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Supreme Court in the spotlight once again

Politics of justices, term system under scrutiny

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The U.S. Supreme Court typically makes it biggest splash at the end of a session, and this year was no different.

With recent rulings on health care, immigration and campaign contributions, the country's highest court has become the subject of conversations in the office, on late-night talk shows and everywhere in between.

"(The court is) at its peak of relevance," observed California Western School of Law professor Glenn Smith. "Just the example of the country and political leaders waiting with bated breath on the health care decision, and the many controversial issues on the agenda, make it more relevant than ever."

The extra attention has led to increased scrutiny and a desire to revisit previously held notions on how to reform the third branch of government, if at all.

A popular suggestion, most recently championed by Texas Gov. Rick Perry, is to strip the justices of their lifetime appointments and give them term limits. He proposed limiting all federal judges to 18 years on the bench.

Thomas Jefferson School of Law professor Rod Smith, however, said lifetime appointments are the key to judicial independence. He said limiting their tenures would make them subject to the political whims of the day.

"If there are any complaints that seem to resonate today against the court, they center on the justices being too political," he said. "If you shorten their terms and make them more political, that would hardly be helpful."

Michael Rappaport, a constitutional law professor at the University of San Diego School of Law, is in favor of term limits and agrees with the 18-year-term proposal. He said it's long enough for them to still be independent.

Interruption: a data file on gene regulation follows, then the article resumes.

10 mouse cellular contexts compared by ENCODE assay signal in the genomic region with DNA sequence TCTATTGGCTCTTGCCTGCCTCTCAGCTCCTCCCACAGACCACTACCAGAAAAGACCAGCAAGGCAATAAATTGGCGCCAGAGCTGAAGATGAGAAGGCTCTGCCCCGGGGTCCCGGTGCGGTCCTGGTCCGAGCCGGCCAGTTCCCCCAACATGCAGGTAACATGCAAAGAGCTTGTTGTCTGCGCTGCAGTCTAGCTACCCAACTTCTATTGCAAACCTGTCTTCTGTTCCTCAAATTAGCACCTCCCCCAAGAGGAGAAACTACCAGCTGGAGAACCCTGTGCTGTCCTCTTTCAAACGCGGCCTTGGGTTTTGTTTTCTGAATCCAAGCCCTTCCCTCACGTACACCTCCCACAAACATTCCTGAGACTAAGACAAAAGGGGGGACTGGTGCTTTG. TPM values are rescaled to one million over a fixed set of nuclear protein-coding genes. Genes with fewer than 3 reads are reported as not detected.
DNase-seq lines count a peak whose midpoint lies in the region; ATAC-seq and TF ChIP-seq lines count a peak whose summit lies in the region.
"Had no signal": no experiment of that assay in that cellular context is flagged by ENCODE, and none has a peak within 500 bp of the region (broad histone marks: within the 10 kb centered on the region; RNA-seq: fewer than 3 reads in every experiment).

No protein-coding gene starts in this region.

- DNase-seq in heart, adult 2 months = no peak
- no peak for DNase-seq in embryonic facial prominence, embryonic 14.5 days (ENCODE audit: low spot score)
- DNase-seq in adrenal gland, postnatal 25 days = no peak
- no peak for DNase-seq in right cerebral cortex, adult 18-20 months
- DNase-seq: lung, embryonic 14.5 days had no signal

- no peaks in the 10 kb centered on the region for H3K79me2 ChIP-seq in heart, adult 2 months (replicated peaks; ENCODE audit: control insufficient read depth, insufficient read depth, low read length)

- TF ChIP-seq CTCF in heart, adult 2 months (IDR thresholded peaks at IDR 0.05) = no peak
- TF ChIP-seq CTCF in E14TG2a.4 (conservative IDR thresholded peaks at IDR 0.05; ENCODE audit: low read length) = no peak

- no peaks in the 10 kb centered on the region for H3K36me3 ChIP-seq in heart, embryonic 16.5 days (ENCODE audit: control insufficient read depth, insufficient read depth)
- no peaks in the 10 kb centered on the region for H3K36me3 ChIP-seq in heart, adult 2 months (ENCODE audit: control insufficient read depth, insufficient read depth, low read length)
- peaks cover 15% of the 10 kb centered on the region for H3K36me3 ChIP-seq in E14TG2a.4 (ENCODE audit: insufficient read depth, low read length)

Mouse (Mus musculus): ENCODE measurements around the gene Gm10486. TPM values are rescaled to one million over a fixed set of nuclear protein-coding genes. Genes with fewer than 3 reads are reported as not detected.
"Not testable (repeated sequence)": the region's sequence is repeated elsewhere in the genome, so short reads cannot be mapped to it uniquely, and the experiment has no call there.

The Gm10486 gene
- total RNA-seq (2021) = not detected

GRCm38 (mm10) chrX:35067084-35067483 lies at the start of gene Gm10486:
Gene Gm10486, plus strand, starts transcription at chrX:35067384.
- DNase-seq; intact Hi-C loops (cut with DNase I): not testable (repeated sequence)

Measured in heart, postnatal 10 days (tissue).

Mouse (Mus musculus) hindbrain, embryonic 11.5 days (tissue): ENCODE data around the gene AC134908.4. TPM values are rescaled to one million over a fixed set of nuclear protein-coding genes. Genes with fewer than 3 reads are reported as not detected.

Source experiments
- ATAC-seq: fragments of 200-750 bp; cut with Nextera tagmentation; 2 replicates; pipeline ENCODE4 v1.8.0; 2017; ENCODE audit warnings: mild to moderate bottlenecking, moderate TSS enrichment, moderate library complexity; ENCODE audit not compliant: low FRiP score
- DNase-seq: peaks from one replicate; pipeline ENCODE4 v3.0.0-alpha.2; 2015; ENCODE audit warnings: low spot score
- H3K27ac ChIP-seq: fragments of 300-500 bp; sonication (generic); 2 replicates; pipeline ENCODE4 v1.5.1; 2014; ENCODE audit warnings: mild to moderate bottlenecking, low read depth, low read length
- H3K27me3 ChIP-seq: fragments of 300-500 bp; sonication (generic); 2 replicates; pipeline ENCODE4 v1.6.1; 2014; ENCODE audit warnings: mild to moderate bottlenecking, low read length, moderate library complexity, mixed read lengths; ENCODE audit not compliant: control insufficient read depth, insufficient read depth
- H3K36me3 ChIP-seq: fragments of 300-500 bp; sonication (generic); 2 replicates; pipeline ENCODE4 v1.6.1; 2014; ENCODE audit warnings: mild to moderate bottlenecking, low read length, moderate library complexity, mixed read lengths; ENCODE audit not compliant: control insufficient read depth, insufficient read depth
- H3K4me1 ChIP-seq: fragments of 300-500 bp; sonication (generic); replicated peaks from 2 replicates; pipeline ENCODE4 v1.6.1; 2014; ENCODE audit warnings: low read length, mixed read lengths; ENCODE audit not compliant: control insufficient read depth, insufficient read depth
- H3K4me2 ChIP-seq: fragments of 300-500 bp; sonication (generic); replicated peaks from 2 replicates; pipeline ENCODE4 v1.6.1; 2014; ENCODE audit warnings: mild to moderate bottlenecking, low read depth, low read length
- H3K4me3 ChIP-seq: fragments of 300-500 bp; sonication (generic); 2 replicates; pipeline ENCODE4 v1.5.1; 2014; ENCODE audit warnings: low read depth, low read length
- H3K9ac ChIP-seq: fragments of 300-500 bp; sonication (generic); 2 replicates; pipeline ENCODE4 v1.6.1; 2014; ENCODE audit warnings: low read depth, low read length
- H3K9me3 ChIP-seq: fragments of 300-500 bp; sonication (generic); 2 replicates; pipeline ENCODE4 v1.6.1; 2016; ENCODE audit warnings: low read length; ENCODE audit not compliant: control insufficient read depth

"I think we have a serious problem that justices plan their retirement based on who the president is," he said. "The nice feature of an 18-year term is that you'd have justices stepping down every two years. There may be difficulties with the transition, but I think those could be dealt with."

Rappaport said limiting the length of a Supreme Court appointment also could prevent justices from staying on while in ill health or not performing at full capacity.

The number of justices also has been an interesting topic since 1937, when President Franklin Roosevelt proposed expanding the bench to 15 justices, in response to some of his New Deal legislation getting ruled unconstitutional.

In recent years, the court has displayed a penchant for 4-4 splits, giving "swing vote" status and perceived power to, first, Sandra Day O'Connor, and now Anthony Kennedy.

TJSL's Rod Smith said the problem of a split court could exist with any odd number configuration, and he doesn't view having a justice balance two differing viewpoints as a bad thing.

"The court appears to be the most moderating influence that we have today," he said. "That swing vote moderates between two voices on a majority of issues in a world that has become so politicized."

Rappaport also thinks nine is a good number. However, the USD professor favors a provision that would temporarily replace a justice recused from a case with an experienced judge, perhaps even a former, but still practicing, Supreme Court justice.